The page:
Friday, June 27, 2008

Room of Marvels

by James Bryan Smith
Broadman & Holman Press, 2007

A huge Rich Mullins fan, I stumbled across this book when I was looking for books about this well-known and well-loved musician, who was taken from us all too soon.

In Room of Marvels, Christian writer Tim Hudson has suffered a series of devastating losses and is on the verge of losing his faith. Advised by his pastor to go on a silent retreat, he visits a monastery where he experiences a vision of heaven that transforms and renews his spirit. In heaven, Tim meets people he's influenced in his life and who have influenced him. These meetings help him understand that love is not just important, it's the only reason for living. He also comes to accept the truth that we live on an eternal plain, that death is not the end and is not something to be feared.

While I'm not 100% sure of the theology in spots, the book sends an important message to believers, and has brought comfort to countless readers. It is semi-autobiographical and helped the author to recover from his own grief as well. I was moved by the fictional account and by the true story behind it.

Monday, June 23, 2008

The Last To Die

Ronald Turpin, Arthur Lucas, and the End of Capital Punishment in Canada
by Robert J. Hoshowsky
Dundurn Press, 2007

Written by one of my former high school classmates, this book was nominated for the prestigious Arthur Ellis Award in the Best True Crime category this year. It lost out to Julian Sher's book, One Child at a Time: The Global Fight to Rescue Children from Online Predators, but there is no shame in that - Sher is a well-known Canadian writer, with several true crime titles under his belt. Though widely published in magazines and newspapers, this is Hoshowsky's first book, but undoubtedly not his last.

Accused of killing a Toronto police officer, Ronald Turpin was a small time hood not given to violence or the use of guns. There is no doubt cast on his guilt - he was caught trying to escape the scene of the crime - but there are questions about what exactly transpired between the two men and whether Turpin might have been convicted of a lesser crime that spared him the noose.

The conviction of Arthur Lucas, for the murder of a pimp and his prostitute, is even more questionable. All of the evidence against him was circumstantial, and while he was found to have a very low IQ, the crime had all the marks of a professional assassination, performed by someone more capable than he of carrying out a methodical, planned execution.

Hoshowsky has done an admirable job of scouring primary and secondary materials, interviewing along the way a number of people connected with the two cases. He paints a vivid picture of both men and the crimes they are alleged to have committed. We never really know where Hoshowsky stands on the issue of capital punishment, but even the reader most compelled towards the death penalty must find some sympathy for Turpin and Lucas, who had the worst of beginnings in life and then made the worst of choices.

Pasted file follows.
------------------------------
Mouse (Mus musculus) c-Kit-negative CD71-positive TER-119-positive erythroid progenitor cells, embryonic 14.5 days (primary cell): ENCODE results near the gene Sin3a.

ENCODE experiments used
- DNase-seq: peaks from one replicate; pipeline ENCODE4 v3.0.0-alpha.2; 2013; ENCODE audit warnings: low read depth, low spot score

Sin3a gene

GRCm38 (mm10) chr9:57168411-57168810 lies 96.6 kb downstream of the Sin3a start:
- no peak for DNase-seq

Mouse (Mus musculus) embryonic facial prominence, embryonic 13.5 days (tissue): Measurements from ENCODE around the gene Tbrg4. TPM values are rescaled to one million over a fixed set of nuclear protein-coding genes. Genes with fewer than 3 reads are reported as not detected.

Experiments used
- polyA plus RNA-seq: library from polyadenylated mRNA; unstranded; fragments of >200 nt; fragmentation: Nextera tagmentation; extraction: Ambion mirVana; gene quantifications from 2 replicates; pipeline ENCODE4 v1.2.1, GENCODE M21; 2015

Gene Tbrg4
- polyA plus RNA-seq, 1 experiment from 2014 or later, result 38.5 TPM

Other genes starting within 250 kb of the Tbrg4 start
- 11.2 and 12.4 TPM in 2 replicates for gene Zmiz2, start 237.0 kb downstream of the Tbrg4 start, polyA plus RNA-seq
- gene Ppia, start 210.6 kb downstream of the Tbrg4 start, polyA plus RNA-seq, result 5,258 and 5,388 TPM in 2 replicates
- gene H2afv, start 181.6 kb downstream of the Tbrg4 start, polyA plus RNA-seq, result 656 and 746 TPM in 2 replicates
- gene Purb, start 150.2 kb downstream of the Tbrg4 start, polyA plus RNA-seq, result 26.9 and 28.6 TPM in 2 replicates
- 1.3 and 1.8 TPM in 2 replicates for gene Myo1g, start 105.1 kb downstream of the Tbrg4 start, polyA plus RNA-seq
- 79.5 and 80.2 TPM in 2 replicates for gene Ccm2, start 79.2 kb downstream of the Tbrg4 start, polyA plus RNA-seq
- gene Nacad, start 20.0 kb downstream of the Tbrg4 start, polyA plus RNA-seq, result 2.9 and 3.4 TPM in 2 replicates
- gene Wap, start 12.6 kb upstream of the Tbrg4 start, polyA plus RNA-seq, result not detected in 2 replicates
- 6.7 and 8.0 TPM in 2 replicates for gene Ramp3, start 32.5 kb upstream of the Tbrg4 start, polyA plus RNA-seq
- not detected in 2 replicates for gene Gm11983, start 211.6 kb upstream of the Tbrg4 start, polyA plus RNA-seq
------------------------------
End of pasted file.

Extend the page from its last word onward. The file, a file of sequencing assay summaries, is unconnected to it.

Occasionally repetitive, I was nonetheless impressed with the work, which taught me much that I hadn't previously known about capital punishment in Canada - particularly with respect to the last two hangings, which took place on December 11, 1962. I was also impressed by the fact that the foreword was written by Peter C. Newman. Way to go, Robert!

Sunday, June 15, 2008

Sisterchicks Go Brit!

by Robin Jones Gunn,
Multnomah Books, 2008

Book 7 in the Sisterchicks series. Not necessary to read in order. A way to travel inexpensively and vicariously through the lives of the characters. Light reads that albeit give the reader something to think about.

For some reason, I didn't get into this book as easily as I did the others. The rhythm wasn't there or I just couldn't get the hang of the dance - although the pace did pick up around chapter 19.

Liz and Kellie are BFF (Sisterchicks) with dreams. Liz has always wanted to go to England, and Kellie has desired a career in interior decorating. An unexpected opportunity to travel to Britain brings these longings together.

As ever, the book left me longing for a true sisterchick with whom to share life's experiences.

Thursday, June 5, 2008

Before Green Gables

by Budge Wilson,
Penguin Canada, 2008

I stumbled across this book, the prequel to L.M. Montgomery's Anne of Green Gables series, and am so glad I did! This year marks the 100th Anniversary since Montgomery's publication of Anne, and Before Green Gables is both a wonderful tribute to the originator, and a marvellous addition to the collection.

Wilson begins the story in Nova Scotia with Anne's loving parents, Bertha and Walter Shirley, and takes us through their deaths into Anne's life with the Thomas family, the Hammonds, and the orphanage, where Mrs. Spencer comes from PEI and chooses Anne for Matthew and Marilla Cuthbert. We recognize all the names from Montgomery's Anne books, and meet some new characters along the way. Wilson has clearly done a careful reading of Montgomery's work and captured her voice and Anne's character exceedingly well.

The story is by turns sad, hilarious, and hopeful. The characters are complex and real. I advise you to get out your hanky!

If you loved the Anne you knew before, you will love her even more after reading this book. I plan to purchase my own copy to complete my collection of the series.